Two counterfactual alternative vaccines allocation strategies are evaluated. One is a domestic-only allocation strategy and in the other the US donates some doses of its vaccine stock to other countries. Specifically, we assume that the US has available a number D of extra doses of a vaccine with a modeled efficacy of 95%. These doses could either be kept for domestic distribution (uncooperative strategy) or else distributed in any other country (cooperative action) in the group of low-income countries belonging to COVAX Advanced Market Commitment (henceforth COVAX-LIC). To compare the output of the cooperative and the uncooperative action, we run simulations of our model and estimate the difference in the overall number of domestic cases in the US. The framework of our analysis can be applied to an initial period of vaccine allocation, but also to a later condition in which a country has allocated some doses domestically and is getting D additional doses.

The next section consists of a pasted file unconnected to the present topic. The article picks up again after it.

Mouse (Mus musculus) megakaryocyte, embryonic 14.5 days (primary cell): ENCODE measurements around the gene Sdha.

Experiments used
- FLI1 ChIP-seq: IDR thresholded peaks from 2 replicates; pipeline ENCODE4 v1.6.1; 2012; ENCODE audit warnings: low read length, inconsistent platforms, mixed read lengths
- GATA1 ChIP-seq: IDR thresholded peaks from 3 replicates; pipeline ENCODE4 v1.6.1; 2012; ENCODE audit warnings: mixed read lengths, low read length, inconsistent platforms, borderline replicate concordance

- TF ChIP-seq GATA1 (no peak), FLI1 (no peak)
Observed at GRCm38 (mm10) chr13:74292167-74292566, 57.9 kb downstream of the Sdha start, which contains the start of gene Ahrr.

We note that this is a hard test of the claim that cooperative vaccine distribution is desirable. While sharing a scarce vaccine stock with other countries will reduce deaths in those receiving countries, we ignore those welfare effects and instead concentrate narrowly on whether vaccine sharing is good for the donating country rather than the recipient because self-interest is likely to be a strong motivation for embracing the cooperative policy. Roughly, is it in the self-interest of the US to share its scarce vaccine asset to minimize domestic mortality?